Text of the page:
Ju Wenjun and Aleksandra Goryachkina are tied 3:3 as the second half of the Women’s World Championship match now starts in Vladivostok, Russia. Goryachkina fell behind in Game 4 but hit straight back in Game 5 to score the first victory of her career over Ju Wenjun. The Chinese player then had to defend until move 105 in Game 6 and will be hoping for a shift of momentum in Russia. Meanwhile Chief Arbiter Shohreh Bayat has been at the centre of attention after a row over how she wore a headscarf has seen her decide not to return to Iran.
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When you go into a World Championship match never having beaten your opponent to fall behind, as Aleksandra Goryachkina did in Game 4, can be a heavy blow, but instead it was Ju Wenjun who looked unconvincing in Game 5. Goryachkina’s switch from 1. d4 to 1.c4 saw Ju Wenjun pause almost a minute on move 1, and a later long think on move 16 led only to a dubious move (16…Qd7!?) that soon saw Black giving up the exchange to 22.Bd7+:
It was up to Black to prove compensation, but not for the first time in the match Ju Wenjun then began to demonstration excellent defensive skills as she advanced her passed pawn to d2:
It looked like the Chinese player would escape again, but here, after using up over half of her remaining 9 minutes, she played not the strong 34…Nc4! but 34…Nc6?, which after 35.Kf1! proved just to be a waste of two tempi as Ju Wenjun belatedly transferred the knight to c4 via a5 anyway.
It was too late, with Goryachkina controlling the d-pawn and pushing her own passed pawn:
49.f6! and Ju Wenjun resigned three moves later.
Perhaps looking to stabilise after that shock Ju Wenjun returned to 1.e4 again, as she had in Game 2, but this time the Berlin that followed soon went in Black’s favour. It was perhaps only Goryachkina’s tendency in the match to go for the driest technical positions that held her back, since in promising situations she exchanged off pieces to get to a pure good knight vs. bad bishop position that ultimately ended drawn in 105 moves:
No-one could accuse the players of not giving their all, since we’d had 97, 40, 85, 63, 51 and 105-move games, for an average of 73.5 moves a game.
The players then had a 3-day break, but break perhaps doesn’t sum things up since it was time to fly from Shanghai to Vladivostok, where the match will continue at the Far Eastern Federal University campus on Russian Island. It’s two time zones further east, and literally freezing at this time of year:
It remains to be seen if the new environment will affect the match. On the one hand moving to Russia might be an advantage for Goryachkina, but on the other hand, as we’ve seen with the likes of Vishy Anand and Magnus Carlsen, home “advantage” can be a disadvantage in chess, where no-one is cheering in the playing hall and local fans and media may only mean extra pressure.
Here’s how Nigel summed up the match so far at the beginning of an interview with Eteri Kublashvili for the Russian Chess Federation website:
Nigel, the first half of the FIDE Women’s World Championship Match is over. How do you assess the game of both players?
It’s a very tough match, actually. My impression from the games is that Goryachkina is on top. I feel that if it continues like this, she will win. But momentum changes in matches very quickly, so it’s merely a comment on the six games that we have had so far. Definitely, Goryachkina has created more chances – that’s it. The score is 3-3, and it’s going to be a match of fine margins. It happens so when there are two players with almost identical ratings.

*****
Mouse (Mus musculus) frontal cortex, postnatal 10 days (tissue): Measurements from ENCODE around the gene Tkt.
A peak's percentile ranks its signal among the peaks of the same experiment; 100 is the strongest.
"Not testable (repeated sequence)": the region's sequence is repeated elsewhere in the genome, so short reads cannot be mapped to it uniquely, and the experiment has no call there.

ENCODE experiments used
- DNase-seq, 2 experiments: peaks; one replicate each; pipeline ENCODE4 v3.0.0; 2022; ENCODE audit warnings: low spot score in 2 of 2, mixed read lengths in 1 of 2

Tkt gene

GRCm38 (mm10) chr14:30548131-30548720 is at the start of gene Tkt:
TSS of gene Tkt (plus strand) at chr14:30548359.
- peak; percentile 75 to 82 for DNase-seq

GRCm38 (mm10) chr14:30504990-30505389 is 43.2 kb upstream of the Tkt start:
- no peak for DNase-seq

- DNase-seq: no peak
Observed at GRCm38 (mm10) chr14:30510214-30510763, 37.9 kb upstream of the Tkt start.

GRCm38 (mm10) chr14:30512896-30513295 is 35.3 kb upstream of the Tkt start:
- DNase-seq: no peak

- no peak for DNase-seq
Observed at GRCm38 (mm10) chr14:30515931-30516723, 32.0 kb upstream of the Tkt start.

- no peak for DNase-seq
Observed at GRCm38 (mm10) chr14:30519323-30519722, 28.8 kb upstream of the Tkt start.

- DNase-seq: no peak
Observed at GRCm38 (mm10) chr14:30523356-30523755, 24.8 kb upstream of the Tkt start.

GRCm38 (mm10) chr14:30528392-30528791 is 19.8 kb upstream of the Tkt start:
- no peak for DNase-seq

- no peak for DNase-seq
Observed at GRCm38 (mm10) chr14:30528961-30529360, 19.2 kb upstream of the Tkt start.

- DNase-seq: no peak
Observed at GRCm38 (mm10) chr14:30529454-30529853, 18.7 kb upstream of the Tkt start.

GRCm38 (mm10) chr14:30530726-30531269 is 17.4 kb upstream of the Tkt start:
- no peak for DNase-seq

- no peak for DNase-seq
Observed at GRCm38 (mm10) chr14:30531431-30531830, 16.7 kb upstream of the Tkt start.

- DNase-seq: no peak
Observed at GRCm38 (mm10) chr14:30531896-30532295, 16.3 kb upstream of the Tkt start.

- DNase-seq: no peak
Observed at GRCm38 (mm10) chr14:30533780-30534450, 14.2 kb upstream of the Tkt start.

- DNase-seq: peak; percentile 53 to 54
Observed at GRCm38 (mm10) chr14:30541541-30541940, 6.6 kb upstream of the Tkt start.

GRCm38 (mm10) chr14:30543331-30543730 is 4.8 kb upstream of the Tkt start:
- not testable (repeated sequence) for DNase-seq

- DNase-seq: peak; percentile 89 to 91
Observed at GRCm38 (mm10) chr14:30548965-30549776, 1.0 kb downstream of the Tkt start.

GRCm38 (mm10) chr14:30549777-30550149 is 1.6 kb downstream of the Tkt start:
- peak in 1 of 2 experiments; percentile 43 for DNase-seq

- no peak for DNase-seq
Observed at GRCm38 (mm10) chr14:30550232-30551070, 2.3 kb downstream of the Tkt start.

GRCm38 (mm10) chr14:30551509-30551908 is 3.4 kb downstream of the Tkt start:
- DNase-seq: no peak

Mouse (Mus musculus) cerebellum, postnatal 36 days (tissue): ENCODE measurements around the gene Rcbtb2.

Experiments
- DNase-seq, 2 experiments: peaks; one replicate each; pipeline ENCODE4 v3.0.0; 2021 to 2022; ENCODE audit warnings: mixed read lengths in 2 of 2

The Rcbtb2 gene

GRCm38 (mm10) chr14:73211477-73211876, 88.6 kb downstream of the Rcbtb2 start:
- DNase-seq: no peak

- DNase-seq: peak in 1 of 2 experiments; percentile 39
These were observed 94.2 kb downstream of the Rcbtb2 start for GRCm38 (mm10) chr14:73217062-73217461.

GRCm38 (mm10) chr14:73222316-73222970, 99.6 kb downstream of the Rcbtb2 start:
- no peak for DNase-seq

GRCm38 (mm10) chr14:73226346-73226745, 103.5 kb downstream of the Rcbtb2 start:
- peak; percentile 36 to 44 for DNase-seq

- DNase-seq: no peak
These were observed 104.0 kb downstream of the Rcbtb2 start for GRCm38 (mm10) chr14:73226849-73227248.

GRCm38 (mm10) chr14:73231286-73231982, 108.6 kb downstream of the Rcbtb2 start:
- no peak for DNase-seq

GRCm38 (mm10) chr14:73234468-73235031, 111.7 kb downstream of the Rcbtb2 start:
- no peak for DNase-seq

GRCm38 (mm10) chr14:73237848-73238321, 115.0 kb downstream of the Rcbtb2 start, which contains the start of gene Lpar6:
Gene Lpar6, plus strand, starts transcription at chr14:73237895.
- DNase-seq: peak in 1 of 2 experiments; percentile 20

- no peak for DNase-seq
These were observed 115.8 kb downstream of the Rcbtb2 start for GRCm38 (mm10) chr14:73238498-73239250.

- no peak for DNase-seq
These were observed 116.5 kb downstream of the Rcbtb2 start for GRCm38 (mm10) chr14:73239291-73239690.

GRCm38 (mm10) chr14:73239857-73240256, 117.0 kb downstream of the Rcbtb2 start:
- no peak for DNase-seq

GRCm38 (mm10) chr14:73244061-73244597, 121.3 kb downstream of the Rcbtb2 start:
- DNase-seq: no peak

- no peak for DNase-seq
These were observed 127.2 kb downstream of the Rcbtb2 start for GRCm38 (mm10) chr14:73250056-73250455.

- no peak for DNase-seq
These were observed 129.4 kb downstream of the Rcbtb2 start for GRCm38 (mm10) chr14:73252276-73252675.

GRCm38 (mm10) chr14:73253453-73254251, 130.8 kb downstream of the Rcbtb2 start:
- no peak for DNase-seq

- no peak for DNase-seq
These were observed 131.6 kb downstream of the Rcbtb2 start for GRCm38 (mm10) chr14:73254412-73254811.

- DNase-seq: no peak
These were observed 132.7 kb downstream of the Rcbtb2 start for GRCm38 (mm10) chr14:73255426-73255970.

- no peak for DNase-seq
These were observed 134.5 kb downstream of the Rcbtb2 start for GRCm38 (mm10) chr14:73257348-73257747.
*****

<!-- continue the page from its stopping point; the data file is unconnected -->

Is it easier to fight for the crown or defend it?
It is definitely easier to fight for the crown. Aleksandra looks very determined, while Ju, in my opinion, appears nervous. Everybody knows that before the match, she had a very favourable score against Goryachkina, although it was mainly rapid and blitz. Even in the classical game they had, Ju was winning by a trivial manner. She clearly had the upper hand in previous encounters but that’s not entirely surprising as Aleksandra has improved a lot in the last year or two.
I don’t’ think that home advantage is that important but as we talk about “fine margins”, it is an advantage to have something like that. I am sure she’s going to have hundreds of people cheering her on. I’ve got a feeling that there will be a good response at this match here. Muscovites are a bit spoiled as they see so many events (laughs). But Vladivostok is a big city but is rather isolated so that’s a real opportunity to have a really high-profile event. So, that’s my impression. If asked I’d place my stake on the Russian.
The Women’s World Championship has managed to attract global media attention, but not because of the players. Chief Arbiter Shohreh Bayat awoke one day during the match to a particularly Iranian nightmare, as she told the BBC:
I turned on my mobile and saw that my picture was everywhere. They were claiming I was not wearing a headscarf and that I wanted to protest against the hijab.
The photographs in the Iranian media merely looked as though Shohreh wasn’t wearing the hijab, but after receiving no guarantees about her safety if she returned to Iran she decided there was nothing more to lose. She stopped wearing the hijab, which she had always disagreed with, and will no longer return to her homeland.
She joins the likes of Dorsa and Borna Derakhshani and most recently, of course, Alireza Firouzja, in leaving Iran in order to pursue a career freely.
When the games start again, however, the focus will switch to the players, with the match entering the finishing straight. With only six games remaining the pressure is set to mount - as in the overall World Championship match, a tie would be decided in a playoff featuring rapid, blitz and even potentially Armageddon chess.
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